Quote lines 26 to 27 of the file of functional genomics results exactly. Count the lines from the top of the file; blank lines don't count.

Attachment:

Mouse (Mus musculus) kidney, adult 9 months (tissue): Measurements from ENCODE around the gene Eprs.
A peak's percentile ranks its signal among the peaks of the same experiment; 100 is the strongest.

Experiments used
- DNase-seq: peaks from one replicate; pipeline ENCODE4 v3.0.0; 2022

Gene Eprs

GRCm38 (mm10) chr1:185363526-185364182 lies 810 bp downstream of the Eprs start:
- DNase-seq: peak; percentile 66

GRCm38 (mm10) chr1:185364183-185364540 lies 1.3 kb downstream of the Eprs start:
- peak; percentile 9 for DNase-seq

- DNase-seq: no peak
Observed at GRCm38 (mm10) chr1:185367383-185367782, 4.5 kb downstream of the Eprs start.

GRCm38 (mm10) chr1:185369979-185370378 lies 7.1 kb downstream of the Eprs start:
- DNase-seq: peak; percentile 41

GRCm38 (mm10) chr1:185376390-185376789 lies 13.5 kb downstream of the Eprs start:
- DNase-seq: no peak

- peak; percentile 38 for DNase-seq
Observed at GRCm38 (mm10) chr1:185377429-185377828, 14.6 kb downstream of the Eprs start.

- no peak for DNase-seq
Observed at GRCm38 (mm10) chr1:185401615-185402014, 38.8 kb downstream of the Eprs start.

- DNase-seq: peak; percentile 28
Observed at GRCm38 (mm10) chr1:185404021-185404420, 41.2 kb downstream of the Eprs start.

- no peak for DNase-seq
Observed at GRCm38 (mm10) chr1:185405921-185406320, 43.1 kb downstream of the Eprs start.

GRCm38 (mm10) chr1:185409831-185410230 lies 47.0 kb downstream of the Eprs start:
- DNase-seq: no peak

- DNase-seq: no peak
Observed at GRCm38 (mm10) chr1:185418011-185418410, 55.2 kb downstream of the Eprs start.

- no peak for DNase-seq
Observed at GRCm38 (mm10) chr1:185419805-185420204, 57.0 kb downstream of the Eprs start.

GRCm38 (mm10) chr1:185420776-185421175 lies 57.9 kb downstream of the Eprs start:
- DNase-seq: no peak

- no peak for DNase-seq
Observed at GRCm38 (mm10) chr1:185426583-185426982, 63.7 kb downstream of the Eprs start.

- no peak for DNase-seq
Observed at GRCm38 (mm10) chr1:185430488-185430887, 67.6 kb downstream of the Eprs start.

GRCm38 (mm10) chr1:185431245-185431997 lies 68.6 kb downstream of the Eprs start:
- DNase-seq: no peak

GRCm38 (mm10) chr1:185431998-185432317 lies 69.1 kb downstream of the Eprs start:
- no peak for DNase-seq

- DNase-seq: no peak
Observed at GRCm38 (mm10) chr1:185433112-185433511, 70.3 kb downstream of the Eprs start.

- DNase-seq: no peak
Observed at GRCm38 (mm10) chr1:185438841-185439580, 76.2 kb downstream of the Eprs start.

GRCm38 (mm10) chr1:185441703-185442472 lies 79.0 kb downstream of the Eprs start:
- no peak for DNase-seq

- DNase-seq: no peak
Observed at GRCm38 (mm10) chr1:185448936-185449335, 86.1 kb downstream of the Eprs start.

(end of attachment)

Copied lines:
- DNase-seq: no peak
Observed at GRCm38 (mm10) chr1:185418011-185418410, 55.2 kb downstream of the Eprs start.